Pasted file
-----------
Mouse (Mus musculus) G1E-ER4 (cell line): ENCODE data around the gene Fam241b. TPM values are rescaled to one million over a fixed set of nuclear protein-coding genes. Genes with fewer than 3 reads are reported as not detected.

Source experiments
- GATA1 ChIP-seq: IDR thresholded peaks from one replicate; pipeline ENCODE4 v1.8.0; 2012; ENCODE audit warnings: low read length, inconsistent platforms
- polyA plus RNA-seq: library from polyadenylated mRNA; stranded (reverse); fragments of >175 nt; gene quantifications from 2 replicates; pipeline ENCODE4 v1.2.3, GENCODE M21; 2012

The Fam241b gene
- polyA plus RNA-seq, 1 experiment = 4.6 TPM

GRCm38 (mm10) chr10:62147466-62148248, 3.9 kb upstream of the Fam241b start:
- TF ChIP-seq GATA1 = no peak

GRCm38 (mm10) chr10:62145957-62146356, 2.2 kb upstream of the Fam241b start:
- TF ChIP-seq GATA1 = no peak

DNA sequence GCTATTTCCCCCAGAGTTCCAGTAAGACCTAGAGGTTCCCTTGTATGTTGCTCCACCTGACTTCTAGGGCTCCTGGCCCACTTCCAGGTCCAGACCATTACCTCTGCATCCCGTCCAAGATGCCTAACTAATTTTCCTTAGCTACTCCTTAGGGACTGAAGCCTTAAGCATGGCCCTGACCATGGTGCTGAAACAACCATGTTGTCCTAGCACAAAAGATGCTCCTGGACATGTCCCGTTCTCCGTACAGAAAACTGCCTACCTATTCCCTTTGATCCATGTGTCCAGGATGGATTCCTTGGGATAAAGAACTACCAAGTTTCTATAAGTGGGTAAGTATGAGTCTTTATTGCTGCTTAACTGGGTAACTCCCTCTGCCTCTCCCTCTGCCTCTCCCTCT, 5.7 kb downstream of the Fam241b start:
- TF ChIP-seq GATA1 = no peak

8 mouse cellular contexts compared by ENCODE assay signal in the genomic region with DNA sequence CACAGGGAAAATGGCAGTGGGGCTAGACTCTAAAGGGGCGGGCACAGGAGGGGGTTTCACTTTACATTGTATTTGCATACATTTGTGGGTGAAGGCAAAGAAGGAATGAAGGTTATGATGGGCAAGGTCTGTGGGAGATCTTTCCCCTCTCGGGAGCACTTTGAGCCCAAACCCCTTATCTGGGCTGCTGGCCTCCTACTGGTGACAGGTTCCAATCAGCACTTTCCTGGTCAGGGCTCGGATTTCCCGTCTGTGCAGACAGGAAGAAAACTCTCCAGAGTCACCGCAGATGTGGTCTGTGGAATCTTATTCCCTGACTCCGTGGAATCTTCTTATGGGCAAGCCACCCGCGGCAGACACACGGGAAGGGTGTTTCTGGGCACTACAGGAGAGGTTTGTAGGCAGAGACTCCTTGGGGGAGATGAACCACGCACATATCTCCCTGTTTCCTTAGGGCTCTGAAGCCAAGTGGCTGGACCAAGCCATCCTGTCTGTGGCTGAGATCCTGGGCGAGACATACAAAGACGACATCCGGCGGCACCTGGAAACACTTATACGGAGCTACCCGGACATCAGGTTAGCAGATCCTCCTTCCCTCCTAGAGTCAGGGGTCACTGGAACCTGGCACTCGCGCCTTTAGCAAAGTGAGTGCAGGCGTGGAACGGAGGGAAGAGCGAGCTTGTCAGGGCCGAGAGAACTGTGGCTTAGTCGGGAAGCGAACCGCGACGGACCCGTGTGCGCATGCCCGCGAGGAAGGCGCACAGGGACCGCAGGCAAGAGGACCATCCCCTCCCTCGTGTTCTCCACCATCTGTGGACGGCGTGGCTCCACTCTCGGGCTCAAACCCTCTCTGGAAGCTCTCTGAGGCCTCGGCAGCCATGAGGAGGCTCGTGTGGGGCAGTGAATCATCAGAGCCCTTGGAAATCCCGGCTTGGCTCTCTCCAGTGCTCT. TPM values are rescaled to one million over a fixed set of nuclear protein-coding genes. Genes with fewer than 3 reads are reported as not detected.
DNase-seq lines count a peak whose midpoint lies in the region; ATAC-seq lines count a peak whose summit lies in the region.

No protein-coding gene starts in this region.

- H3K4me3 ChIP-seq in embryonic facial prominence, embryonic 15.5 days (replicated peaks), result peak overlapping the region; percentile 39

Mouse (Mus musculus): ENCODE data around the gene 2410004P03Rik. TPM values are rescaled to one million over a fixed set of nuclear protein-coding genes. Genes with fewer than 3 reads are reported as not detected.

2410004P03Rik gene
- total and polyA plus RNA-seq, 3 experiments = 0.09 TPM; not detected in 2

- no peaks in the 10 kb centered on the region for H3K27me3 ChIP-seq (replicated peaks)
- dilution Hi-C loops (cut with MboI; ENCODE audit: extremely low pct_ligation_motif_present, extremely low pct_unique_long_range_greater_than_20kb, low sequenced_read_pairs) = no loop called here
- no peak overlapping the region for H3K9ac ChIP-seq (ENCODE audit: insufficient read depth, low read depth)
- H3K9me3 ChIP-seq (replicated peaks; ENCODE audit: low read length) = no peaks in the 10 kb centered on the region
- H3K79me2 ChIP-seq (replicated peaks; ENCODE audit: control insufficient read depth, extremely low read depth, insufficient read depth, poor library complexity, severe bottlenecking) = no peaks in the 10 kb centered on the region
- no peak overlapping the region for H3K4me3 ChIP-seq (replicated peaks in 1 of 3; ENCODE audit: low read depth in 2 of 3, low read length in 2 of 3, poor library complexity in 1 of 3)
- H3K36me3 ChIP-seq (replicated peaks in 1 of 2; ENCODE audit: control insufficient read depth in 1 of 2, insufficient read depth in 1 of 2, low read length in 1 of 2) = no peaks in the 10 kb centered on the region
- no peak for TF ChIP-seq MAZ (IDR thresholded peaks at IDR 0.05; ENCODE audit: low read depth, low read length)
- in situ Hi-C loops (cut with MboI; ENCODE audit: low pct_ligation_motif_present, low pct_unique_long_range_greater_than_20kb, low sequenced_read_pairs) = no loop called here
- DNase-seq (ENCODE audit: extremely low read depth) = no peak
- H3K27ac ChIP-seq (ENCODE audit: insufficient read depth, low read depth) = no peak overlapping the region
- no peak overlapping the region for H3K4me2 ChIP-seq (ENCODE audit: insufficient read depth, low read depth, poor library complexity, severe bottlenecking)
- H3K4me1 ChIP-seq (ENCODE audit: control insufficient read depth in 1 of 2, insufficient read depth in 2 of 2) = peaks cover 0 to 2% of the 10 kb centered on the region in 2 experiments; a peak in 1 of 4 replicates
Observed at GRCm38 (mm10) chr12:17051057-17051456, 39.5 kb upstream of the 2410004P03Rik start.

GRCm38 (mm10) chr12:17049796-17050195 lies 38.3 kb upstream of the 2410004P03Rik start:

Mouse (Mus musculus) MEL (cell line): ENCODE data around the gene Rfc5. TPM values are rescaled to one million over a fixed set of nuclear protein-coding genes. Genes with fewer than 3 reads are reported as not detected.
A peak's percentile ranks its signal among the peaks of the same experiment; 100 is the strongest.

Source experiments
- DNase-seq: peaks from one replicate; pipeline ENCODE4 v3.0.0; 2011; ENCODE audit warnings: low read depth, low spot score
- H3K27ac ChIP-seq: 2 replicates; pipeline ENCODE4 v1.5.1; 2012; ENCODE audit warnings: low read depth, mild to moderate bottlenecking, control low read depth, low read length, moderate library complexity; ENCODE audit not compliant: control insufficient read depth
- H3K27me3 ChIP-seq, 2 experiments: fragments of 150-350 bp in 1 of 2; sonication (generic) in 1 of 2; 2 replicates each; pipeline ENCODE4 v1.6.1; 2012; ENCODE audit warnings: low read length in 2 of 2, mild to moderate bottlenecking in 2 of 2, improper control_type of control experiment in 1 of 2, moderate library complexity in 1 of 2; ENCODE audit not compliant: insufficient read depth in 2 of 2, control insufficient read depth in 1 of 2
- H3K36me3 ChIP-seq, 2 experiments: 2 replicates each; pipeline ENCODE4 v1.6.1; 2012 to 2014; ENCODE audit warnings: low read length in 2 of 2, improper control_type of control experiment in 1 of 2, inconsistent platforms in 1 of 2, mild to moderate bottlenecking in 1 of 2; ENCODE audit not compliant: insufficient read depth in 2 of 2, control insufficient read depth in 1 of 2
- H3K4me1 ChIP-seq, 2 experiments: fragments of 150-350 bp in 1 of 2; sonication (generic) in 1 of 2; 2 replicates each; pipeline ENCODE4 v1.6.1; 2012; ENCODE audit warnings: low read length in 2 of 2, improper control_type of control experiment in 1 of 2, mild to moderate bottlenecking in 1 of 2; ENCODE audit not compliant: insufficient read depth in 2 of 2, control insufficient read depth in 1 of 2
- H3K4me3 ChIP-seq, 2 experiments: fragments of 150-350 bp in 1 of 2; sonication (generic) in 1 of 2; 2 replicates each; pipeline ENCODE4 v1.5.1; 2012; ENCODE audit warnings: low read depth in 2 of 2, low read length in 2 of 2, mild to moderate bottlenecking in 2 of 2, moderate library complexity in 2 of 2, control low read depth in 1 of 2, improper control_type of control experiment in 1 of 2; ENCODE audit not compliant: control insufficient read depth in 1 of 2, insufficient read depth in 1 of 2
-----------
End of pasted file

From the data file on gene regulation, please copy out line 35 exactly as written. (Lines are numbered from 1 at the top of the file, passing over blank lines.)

Mouse (Mus musculus) MEL (cell line): ENCODE data around the gene Rfc5. TPM values are rescaled to one million over a fixed set of nuclear protein-coding genes. Genes with fewer than 3 reads are reported as not detected.